Optical and vibrational properties of low-symmetry two-dimensional materials under compressive strain

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Roberts, Richard Hillman, III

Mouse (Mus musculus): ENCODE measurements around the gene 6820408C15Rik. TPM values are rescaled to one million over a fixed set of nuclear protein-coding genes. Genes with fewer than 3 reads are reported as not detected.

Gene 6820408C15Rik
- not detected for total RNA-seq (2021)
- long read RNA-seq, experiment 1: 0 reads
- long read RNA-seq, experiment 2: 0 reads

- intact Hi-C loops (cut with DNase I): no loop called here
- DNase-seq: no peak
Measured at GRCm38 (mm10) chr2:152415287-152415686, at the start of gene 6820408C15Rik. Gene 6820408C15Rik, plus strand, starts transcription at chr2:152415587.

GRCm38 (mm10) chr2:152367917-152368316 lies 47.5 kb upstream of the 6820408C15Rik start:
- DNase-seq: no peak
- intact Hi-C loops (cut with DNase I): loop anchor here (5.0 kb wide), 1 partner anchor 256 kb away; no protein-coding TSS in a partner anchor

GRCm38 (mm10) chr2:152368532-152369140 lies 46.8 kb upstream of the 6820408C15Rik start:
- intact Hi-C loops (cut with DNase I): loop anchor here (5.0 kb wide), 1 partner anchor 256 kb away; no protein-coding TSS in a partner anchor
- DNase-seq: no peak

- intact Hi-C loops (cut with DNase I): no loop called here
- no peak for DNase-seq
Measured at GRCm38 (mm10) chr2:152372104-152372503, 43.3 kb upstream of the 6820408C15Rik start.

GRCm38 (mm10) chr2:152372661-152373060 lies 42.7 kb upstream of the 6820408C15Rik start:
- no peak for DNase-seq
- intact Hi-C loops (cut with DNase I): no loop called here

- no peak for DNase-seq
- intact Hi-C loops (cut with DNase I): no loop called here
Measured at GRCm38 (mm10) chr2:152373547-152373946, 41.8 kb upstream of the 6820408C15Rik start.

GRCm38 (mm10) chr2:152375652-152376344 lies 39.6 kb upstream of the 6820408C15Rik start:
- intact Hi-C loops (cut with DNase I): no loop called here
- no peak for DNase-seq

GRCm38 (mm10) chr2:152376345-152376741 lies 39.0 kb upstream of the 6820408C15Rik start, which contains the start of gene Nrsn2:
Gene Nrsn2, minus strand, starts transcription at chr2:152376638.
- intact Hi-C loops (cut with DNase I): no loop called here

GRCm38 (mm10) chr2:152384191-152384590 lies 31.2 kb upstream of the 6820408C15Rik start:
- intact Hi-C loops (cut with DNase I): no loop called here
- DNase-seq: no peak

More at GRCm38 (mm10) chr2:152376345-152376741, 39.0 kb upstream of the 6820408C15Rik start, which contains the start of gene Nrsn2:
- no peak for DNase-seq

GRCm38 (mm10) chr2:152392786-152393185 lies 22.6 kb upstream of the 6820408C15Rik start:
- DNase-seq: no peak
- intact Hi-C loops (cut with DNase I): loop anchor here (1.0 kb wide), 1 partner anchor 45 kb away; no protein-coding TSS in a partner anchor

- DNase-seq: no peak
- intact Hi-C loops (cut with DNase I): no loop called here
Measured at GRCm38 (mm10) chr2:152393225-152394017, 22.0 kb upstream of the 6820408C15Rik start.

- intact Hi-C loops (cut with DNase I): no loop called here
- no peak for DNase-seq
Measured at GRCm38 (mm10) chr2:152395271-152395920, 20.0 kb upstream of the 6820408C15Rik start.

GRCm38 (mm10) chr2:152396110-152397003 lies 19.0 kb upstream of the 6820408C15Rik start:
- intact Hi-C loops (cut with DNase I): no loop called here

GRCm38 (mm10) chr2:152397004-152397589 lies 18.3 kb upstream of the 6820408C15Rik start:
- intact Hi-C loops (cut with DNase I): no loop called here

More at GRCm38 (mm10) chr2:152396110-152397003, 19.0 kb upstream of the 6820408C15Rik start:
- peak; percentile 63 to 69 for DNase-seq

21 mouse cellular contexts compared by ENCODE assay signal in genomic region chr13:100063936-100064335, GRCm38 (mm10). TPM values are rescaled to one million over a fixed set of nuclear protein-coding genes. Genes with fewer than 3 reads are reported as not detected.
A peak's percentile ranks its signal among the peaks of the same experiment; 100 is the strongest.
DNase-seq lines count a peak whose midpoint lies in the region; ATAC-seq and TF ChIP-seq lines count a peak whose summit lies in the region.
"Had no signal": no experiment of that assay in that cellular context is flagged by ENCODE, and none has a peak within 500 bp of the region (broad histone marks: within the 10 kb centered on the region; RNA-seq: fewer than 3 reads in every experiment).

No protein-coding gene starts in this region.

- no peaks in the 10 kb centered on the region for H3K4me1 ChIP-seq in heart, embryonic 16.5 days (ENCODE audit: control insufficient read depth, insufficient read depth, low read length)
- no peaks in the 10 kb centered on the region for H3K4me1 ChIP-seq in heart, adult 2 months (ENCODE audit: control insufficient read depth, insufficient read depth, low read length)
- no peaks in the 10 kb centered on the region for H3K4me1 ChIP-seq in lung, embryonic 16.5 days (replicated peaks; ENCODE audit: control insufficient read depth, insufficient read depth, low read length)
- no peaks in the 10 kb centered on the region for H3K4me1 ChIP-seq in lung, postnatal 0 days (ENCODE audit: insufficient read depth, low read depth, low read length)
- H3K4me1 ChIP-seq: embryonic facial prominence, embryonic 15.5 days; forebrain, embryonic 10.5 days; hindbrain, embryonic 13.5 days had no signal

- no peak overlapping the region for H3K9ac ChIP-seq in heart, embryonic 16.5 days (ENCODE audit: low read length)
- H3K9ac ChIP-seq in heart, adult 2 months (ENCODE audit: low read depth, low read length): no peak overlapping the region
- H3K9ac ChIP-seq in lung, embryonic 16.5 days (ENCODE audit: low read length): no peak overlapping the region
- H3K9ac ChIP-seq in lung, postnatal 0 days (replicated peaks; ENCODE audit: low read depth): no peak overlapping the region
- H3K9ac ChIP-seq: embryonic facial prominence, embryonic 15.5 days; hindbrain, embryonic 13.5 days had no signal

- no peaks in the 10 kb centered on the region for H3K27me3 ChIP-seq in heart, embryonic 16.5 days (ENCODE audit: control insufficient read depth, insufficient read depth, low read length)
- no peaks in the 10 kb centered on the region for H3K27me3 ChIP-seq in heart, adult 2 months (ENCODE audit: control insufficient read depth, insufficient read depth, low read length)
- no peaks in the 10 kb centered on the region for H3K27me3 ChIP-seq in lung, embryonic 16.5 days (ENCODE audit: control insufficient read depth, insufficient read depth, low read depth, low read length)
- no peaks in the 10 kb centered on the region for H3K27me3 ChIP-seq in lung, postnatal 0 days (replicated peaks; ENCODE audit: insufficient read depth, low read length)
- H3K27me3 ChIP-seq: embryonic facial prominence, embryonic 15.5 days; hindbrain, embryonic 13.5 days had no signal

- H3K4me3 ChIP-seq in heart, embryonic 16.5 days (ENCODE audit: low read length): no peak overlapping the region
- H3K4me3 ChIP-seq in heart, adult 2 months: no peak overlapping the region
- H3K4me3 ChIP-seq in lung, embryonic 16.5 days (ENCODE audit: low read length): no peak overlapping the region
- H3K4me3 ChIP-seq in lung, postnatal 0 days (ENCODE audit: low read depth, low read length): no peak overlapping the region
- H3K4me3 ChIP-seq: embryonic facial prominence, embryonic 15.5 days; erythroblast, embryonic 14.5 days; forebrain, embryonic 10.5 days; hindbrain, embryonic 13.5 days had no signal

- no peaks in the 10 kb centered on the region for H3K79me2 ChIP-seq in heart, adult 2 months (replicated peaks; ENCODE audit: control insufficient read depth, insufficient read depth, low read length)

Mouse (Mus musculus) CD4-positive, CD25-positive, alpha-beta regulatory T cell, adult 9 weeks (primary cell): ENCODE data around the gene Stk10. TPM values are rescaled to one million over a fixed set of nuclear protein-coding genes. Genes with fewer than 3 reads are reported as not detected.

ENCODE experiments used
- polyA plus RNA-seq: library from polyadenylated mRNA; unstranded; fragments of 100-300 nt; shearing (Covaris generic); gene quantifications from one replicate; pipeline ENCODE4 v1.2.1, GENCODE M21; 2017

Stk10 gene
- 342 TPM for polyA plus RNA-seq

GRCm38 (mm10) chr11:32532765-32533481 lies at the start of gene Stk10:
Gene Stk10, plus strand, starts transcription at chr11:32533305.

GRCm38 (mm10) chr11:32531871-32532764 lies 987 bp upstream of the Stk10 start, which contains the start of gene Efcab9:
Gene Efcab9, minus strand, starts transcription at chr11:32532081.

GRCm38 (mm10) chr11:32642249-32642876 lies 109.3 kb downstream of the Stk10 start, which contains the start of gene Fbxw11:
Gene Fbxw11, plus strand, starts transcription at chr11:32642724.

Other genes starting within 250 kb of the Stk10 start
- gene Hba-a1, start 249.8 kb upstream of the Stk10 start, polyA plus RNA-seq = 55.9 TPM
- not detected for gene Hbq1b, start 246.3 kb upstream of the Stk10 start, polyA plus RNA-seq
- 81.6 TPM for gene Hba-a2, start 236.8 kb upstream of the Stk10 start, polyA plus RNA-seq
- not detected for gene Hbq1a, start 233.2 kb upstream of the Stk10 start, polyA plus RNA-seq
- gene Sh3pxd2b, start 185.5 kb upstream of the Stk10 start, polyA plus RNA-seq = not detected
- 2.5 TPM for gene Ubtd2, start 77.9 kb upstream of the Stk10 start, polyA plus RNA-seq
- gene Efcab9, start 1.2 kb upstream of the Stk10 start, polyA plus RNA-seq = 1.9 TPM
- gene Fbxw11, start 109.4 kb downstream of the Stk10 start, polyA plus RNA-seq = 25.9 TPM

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Due to their remarkable mechanical and electronic properties, twodimensional materials have been the subject of avid interest over the last decade and a half. The successful exfoliation of graphene in 2004 was a watershed moment, prompting search for new monolayered materials that could be used in the next-generation of electronic devices. While many of graphene’s admirable traits—record-setting tensile strength, massless dirac fermions, among others—are a result of its highly symmetric “honeycomb” crystal structure, a new class of monolayered materials with low-symmetry structures has recently been gaining interest. Due to their uniquely anisotropic electronic and thermal properties, low-symmetry materials such as ReS₂ and phosphorene are promising candidate materials for thermoelectric and optoelectronic devices capable of leveraging their anisotropy. In this work, we examine the effect of pressure on monolayer ReS₂ and few-layer phosphorene to determine their suitability for strain-tuned and flexible electronic devices


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